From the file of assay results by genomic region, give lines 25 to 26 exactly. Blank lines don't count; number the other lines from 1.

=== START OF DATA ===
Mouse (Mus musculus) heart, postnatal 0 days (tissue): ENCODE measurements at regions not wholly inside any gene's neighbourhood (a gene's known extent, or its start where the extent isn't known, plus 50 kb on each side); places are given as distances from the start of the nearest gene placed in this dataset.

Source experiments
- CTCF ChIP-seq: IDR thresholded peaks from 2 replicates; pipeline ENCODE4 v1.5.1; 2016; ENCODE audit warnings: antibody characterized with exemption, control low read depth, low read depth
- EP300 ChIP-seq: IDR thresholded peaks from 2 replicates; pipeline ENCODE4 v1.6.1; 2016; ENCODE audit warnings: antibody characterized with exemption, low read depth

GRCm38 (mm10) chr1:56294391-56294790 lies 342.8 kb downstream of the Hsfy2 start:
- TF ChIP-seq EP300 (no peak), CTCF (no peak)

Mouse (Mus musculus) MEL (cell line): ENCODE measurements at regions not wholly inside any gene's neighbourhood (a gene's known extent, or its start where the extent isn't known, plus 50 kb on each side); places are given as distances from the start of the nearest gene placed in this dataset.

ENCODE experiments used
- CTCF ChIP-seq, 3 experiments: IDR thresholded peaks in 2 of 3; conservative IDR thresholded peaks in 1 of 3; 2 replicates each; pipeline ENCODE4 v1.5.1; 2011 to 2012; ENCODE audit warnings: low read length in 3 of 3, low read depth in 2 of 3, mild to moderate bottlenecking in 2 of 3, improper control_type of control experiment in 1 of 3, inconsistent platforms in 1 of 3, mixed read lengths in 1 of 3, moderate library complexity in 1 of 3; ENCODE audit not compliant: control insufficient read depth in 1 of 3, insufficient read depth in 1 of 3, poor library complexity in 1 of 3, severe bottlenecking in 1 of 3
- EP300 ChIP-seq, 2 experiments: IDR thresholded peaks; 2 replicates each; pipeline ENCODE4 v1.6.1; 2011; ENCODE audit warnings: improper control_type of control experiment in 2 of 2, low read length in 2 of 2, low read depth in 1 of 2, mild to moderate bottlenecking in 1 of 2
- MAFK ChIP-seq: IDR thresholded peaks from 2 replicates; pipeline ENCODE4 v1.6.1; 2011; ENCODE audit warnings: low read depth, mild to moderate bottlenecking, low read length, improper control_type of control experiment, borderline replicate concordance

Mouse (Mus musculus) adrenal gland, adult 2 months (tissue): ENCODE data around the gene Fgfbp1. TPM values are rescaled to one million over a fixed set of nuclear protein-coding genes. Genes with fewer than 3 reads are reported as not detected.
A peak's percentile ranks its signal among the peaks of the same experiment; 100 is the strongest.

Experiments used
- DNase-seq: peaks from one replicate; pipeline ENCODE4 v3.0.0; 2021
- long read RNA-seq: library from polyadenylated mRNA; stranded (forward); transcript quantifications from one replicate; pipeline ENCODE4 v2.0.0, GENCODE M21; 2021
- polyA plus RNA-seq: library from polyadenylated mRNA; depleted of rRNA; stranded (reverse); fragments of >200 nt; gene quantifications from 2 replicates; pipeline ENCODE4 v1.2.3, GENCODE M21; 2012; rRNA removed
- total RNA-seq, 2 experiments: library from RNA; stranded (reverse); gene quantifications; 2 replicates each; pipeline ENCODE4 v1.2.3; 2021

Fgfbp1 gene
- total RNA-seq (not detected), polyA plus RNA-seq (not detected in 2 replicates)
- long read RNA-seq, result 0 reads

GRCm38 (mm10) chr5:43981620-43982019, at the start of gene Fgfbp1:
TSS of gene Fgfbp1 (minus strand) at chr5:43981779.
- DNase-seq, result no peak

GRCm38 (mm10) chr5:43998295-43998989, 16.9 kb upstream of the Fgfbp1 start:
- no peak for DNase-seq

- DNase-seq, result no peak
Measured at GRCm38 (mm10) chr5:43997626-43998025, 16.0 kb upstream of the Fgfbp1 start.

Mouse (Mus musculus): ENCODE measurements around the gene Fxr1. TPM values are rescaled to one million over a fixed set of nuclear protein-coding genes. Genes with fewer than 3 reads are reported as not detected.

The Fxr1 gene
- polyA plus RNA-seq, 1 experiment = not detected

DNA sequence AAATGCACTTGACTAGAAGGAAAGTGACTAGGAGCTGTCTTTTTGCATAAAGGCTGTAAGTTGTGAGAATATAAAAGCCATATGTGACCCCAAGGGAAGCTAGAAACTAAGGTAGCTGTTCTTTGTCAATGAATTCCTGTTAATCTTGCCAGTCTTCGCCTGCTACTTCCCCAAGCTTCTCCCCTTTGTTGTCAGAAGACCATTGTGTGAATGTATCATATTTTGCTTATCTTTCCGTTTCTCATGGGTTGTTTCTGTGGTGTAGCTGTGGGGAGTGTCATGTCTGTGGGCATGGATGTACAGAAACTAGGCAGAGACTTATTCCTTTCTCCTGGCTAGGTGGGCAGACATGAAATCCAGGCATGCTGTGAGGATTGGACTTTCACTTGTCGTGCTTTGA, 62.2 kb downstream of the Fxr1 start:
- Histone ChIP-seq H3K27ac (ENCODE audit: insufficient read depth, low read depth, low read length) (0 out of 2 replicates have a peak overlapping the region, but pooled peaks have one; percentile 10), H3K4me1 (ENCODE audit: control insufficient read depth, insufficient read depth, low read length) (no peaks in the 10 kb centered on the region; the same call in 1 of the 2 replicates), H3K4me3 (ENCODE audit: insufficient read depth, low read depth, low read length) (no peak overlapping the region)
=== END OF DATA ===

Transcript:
GRCm38 (mm10) chr5:43998295-43998989, 16.9 kb upstream of the Fgfbp1 start:
- no peak for DNase-seq